Sunday, November 24, 2013

Major General William T. Sherman to Ellen Ewing Sherman, April 27, 1864

NASHVILLE, April 27, 1864.

. . . To-morrow I start for Chattanooga and at once prepare for the coming campaign. I will have 20,000 less men than I calculated, from the Red River disaster1 and two divisions of McPherson, whose furlough won't expire. These furloughs have, as I feared, impaired if not lost us this campaign. When men get home they forget their comrades here, and though Governors are very patriotic in offers of troops their acts fall far short of their promises. Our armies are now weaker than at any former point of the war. My old corps has dwindled away to 10,000 though we had promises that all the regiments would come with two or three hundred recruits each, but the recruits seem to have pocketed the money and like selfish men staid at home.

I will begin with Schofield, 12,000 infantry and 5,000 cavalry; Thomas, 40,000 infantry and 5,000 cavalry; and McPherson, 20,000 infantry and 5,000 cavalry. Combined it is a big army and a good one, and it will take a strong opposition to stop us once in motion.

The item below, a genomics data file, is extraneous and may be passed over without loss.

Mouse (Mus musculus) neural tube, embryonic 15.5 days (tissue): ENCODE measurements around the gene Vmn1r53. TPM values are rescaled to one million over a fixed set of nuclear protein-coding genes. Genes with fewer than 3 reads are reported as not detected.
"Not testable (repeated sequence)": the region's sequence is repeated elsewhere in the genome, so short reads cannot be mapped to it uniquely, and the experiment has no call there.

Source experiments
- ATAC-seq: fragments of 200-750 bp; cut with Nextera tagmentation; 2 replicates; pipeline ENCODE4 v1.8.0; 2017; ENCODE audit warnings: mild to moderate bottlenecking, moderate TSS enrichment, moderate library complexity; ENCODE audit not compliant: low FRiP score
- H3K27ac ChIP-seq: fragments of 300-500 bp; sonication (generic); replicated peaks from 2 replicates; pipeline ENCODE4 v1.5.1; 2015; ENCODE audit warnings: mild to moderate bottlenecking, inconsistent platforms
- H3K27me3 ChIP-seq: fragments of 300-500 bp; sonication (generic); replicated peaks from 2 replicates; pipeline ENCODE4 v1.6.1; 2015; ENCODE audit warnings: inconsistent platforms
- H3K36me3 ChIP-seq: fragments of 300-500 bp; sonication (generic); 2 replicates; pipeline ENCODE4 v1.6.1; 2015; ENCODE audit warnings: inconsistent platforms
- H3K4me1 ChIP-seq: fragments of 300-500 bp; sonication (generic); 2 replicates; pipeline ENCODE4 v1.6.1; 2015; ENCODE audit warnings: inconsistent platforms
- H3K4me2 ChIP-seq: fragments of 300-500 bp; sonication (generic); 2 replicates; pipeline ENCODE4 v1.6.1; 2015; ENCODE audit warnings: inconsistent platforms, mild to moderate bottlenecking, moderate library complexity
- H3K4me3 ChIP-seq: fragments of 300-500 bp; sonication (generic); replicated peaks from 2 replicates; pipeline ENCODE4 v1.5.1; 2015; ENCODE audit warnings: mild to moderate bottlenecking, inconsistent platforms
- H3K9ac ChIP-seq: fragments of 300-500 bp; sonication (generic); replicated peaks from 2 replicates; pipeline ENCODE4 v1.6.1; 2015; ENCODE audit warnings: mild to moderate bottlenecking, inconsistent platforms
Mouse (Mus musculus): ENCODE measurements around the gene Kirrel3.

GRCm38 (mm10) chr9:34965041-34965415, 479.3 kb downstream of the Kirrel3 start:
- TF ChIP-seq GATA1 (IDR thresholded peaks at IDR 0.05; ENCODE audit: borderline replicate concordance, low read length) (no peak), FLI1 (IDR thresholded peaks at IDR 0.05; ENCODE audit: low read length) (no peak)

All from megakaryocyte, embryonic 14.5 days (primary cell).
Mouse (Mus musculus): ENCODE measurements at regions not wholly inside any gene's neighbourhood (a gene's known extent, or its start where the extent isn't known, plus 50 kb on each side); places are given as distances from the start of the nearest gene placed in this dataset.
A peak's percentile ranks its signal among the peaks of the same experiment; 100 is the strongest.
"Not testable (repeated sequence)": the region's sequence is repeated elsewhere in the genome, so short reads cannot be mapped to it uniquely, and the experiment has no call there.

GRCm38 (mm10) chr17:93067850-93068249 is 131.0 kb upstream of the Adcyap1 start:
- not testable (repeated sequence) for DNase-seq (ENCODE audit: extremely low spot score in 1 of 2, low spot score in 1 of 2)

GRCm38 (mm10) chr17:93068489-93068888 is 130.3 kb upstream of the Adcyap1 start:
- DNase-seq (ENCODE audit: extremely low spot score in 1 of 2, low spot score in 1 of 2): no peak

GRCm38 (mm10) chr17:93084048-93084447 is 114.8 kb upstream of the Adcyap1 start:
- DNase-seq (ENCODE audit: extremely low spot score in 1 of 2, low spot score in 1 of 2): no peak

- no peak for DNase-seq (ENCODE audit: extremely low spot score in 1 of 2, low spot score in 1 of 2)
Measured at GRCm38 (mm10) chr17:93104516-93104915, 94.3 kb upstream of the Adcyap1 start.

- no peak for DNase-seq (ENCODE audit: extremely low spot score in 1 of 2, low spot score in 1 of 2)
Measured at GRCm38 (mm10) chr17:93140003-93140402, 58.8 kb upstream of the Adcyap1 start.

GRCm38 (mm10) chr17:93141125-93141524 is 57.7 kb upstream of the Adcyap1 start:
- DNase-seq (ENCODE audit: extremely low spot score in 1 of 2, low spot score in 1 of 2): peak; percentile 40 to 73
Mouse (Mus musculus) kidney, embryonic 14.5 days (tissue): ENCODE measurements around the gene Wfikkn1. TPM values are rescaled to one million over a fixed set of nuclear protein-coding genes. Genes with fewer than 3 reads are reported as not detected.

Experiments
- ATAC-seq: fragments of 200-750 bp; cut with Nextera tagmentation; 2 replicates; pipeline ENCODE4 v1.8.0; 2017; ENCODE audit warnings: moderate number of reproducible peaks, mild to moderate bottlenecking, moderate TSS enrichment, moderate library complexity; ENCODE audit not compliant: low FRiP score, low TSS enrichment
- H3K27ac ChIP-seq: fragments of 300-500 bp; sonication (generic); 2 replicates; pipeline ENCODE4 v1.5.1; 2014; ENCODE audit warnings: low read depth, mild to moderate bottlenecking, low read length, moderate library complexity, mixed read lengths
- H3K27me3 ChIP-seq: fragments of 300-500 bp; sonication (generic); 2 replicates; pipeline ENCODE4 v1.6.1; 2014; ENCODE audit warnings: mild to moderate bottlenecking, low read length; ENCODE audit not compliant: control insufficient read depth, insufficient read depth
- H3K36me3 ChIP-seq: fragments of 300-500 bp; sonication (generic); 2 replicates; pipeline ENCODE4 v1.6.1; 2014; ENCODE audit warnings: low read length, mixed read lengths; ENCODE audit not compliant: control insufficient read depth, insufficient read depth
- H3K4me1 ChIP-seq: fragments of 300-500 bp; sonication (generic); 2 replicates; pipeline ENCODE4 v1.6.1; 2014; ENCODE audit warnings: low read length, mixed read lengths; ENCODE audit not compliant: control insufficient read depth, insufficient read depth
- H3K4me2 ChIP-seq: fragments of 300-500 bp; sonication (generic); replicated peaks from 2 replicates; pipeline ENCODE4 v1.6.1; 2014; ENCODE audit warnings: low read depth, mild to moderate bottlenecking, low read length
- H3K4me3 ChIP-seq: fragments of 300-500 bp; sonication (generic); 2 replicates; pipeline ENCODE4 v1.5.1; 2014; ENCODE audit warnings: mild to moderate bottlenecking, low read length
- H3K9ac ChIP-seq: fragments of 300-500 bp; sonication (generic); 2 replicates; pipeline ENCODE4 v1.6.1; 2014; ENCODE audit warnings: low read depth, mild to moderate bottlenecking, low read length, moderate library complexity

Dalton will be our first point, Kingston next, then Allatoona and then Atlanta. All the attacks of the enemy on Paducah, Fort Pillow and in North Carolina are to draw us off from our concentration. As soon as we move they will attempt to cut in behind and cut our roads and fight us in front. So we are forced to detach men to guard our railroads all the way from Louisville to Chattanooga. . . .

1 The failure of the Red River expedition under General Banks. See p. 285.

SOURCES: M. A. DeWolfe Howe, Editor, Home Letters of General Sherman, p. 288-9.  A full copy of this letter can be found in the William T Sherman Family papers (SHR), University of Notre Dame Archives (UNDA), Notre Dame, IN 46556, Folder CSHR 2/13

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